Brushing up against greatness
Last season the Indiana Pacers stood a mere one game from the NBA finals. The question going into this offseason is can they get over the hump? The answer will be mixed. Let’s clarify a few things first: any successful NBA team is governed by a few key players. Last year for the Pacers, this boiled down to 4 players:
As the Pacers have kept all of these players, it seems likely they’ll continue to be good next year. But can they be great?
Getting over the hump?
If the Pacers hope to improve they need one a few cases to happen:
- Their core “good players” will need to see a leap in performance.
- They will need to acquire different (and better) top players.
- They will need to acquire a stronger “supporting” group.
The good news is that as Paul George, George Hill, and Stephenson are all young, they may improve. Currently they all sit just outside of “star” range. With a little improvement, the Pacers could get a star. It is also possible that the Pacers could sign another star player. Except, with roughly $35 million a year tied up in Hibbert, West, and Hill, and George coming off his rookie contract next season, this is unlikely.
Bad moves after good
Now, in regards to improving their current roster? Well, this offseason has certainly been a head-scratcher. First, the Pacers signed David West to a three year $36 million dollar deal. Last year he was just worth that. But throughout most of his career he’s been an average player. Last season was the best of his career. Given that he is 32 years old, it seems unlikely he’ll keep it up. As I mentioned, the Pacers don’t have a ton of room to spend if they intend on keeping Paul George. This isn’t a terrible move, but it’s not a good one either.
Let’s move onto to their most recent move, which I will call terrible. The Pacers traded Gerald Green, Miles Plumlee, and a 1st round pick for Luis Scola.
And rest assured, no part of this trade is good for Indiana. This is a bad trade for Indiana. First, Scola hurts their cap. At around $5 million a year, he further restricts any future moves.
What’s more, Scola has been terrible! When he first joined the league, he was quite good. It’s worth noting is that Scola was drafted in 2002 and did not join the NBA until 2008. At this time he was a 28 year old player, just exiting his prime. Through 2010 he was a productive member of the Rockets. In 2011 his performance tanked and the Rockets wisely amnestied him. The Suns decided to take a chance on him and he was still terrible. So, why do the Pacers want him? He’s a 32 year old, $5 million dollar bad player.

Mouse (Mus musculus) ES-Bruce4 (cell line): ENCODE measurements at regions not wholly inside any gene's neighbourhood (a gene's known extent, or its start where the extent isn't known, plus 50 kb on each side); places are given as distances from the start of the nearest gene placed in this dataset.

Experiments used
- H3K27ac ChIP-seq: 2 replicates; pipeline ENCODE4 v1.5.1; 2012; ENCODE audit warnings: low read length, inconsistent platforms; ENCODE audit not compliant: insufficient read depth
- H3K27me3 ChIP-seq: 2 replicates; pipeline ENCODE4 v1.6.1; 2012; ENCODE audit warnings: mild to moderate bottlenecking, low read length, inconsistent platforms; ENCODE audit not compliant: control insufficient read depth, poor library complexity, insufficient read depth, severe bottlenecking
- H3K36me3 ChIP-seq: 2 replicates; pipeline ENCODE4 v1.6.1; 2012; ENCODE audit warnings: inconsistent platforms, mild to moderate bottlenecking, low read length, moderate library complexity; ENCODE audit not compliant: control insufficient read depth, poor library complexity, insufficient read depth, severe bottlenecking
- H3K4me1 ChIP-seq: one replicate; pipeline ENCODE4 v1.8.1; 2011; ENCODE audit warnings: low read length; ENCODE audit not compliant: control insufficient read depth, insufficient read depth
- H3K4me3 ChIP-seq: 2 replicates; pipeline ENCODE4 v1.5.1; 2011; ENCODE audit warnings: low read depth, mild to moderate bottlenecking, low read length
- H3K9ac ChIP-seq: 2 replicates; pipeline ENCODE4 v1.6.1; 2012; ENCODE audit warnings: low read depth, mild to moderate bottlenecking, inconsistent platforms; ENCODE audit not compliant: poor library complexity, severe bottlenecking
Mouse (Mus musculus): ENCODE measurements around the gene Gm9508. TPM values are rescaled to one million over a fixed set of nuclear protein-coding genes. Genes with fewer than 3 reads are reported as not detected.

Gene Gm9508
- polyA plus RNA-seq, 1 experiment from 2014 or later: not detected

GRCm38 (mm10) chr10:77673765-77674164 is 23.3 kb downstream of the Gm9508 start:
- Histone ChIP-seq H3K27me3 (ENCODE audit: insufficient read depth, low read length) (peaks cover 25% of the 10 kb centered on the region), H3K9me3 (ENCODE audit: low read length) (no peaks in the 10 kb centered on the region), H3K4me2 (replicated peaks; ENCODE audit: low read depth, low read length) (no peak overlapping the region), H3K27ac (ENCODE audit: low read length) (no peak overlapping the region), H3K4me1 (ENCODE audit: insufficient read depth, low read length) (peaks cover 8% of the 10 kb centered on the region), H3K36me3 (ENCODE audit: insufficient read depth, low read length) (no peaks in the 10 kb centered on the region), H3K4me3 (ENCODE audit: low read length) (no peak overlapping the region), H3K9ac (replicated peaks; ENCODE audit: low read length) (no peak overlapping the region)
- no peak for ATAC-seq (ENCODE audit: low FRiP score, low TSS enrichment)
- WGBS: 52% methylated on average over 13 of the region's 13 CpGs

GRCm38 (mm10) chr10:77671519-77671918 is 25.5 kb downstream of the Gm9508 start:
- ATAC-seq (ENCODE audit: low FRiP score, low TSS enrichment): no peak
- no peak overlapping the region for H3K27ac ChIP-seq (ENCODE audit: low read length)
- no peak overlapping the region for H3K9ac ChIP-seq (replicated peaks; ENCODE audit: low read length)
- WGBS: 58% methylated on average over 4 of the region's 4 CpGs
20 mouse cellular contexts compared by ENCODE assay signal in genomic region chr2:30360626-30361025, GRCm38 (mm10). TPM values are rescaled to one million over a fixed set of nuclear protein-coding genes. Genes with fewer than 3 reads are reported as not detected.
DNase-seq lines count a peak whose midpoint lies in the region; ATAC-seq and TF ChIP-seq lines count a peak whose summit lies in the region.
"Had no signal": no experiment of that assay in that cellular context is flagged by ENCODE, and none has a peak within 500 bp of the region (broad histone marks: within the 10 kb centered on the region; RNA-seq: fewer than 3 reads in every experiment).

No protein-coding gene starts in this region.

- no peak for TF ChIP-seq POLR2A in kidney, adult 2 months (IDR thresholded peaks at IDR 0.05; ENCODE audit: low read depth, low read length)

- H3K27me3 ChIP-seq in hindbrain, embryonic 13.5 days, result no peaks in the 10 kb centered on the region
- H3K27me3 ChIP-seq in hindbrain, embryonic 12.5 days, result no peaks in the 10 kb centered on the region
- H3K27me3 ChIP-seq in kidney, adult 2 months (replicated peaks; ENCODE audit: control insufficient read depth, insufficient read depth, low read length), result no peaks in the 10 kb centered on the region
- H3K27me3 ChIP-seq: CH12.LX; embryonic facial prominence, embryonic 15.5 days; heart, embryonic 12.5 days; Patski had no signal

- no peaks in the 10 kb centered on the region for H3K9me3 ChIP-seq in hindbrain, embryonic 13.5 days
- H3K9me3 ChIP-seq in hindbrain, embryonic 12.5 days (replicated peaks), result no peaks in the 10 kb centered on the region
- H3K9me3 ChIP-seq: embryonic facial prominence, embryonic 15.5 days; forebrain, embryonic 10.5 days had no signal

The Pacers gave up Miles Plumlee, who we liked based on his college numbers. Last year he didn’t really play, so we don’t have any idea how good he can be. The difference is that Plumlee is younger than Scola, cheaper than Scola, taller than Scola, and likely to be more productive going forward. Straight up Plumlee for Scola would be a loss.
The Pacers did dump Gerald Green, who has been quite bad; that is a plus. But that brings us to the third part of the trade: the Pacers also gave up a first round pick. I believe it’s lottery protected, but given the strength of the East and the Pacers’ current roster, that’s not a concern. The simple point is that the lottery is one of the best places to get new talent. Due to the ridiculous draft rules, players’ salaries are capped. Due to bad talent evaluation, there are usually good prospects still available late in the first round. I would rather have the promise of a first round pick than Scola any day.
The final word
The truth is the Pacers aren’t in bad shape. Really only a few players matter a great deal and the Pacers still have their best ones. Of course, next season when Granger and George both become free agents, we’ll see what happens. Regardless, for Pacers fans hoping for improvement in the offseason, well this hasn’t happened. It’s possible that the Pacers’ young backcourt core will improve faster than David West will degrade. And if this occurs, the Pacers will be better. As a lot of the Eastern Conference is in free fall, the Pacers can still also expect to go far in the playoffs. However, for Pacers’ fans who were hoping for wise moves to make a good team great? This offseason has yet to deliver that.